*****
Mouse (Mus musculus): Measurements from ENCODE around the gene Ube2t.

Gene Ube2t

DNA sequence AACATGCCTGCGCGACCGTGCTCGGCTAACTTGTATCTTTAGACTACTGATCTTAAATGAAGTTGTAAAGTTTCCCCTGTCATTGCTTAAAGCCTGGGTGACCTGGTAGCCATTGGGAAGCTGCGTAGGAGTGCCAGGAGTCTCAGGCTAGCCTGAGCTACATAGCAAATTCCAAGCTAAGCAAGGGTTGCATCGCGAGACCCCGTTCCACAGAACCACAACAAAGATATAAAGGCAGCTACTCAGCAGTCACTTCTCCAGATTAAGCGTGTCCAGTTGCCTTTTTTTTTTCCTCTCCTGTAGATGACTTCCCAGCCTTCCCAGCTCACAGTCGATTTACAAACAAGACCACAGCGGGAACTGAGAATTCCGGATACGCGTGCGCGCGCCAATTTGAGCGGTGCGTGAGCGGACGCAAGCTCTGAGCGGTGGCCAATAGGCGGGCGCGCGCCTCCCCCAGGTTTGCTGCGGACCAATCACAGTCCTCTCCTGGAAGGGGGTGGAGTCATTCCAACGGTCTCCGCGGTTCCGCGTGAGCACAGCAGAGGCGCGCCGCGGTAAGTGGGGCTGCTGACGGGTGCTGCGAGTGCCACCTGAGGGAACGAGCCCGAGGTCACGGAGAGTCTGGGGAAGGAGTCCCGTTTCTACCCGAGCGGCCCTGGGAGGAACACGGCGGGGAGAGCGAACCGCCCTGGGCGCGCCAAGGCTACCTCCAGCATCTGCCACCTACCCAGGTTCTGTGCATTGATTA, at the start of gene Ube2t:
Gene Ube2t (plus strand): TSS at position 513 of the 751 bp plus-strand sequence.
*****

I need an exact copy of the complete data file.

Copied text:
Mouse (Mus musculus): Measurements from ENCODE around the gene Ube2t.

Gene Ube2t

DNA sequence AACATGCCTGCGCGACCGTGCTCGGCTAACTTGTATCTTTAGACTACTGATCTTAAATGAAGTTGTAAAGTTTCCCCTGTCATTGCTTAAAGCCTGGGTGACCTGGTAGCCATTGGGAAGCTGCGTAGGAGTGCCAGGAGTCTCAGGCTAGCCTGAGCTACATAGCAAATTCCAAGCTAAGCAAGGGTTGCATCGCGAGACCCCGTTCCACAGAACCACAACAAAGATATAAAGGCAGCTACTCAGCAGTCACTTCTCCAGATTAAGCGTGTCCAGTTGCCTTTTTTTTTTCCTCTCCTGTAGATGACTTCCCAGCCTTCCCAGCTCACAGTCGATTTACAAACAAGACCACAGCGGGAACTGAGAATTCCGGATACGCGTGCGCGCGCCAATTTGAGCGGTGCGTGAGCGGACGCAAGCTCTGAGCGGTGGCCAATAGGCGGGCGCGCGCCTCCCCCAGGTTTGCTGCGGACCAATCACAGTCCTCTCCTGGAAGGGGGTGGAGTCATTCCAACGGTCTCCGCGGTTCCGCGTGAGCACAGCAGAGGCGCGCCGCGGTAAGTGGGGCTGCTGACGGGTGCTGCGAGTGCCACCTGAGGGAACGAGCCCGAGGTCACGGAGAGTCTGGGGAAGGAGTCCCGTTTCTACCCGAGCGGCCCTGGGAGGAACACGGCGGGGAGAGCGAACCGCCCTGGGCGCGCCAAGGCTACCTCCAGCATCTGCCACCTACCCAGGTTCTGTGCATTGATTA, at the start of gene Ube2t:
Gene Ube2t (plus strand): TSS at position 513 of the 751 bp plus-strand sequence.